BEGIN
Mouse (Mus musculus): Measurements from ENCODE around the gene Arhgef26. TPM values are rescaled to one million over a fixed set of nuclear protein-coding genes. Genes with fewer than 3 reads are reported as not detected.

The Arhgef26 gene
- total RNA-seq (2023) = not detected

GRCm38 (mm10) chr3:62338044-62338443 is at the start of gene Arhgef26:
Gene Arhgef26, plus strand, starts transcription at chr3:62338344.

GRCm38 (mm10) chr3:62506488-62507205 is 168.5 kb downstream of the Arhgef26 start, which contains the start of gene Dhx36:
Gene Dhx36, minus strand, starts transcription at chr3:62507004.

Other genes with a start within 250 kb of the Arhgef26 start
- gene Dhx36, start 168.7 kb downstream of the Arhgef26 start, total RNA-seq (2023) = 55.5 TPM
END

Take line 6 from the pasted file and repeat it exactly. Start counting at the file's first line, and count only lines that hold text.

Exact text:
GRCm38 (mm10) chr3:62506488-62507205 is 168.5 kb downstream of the Arhgef26 start, which contains the start of gene Dhx36: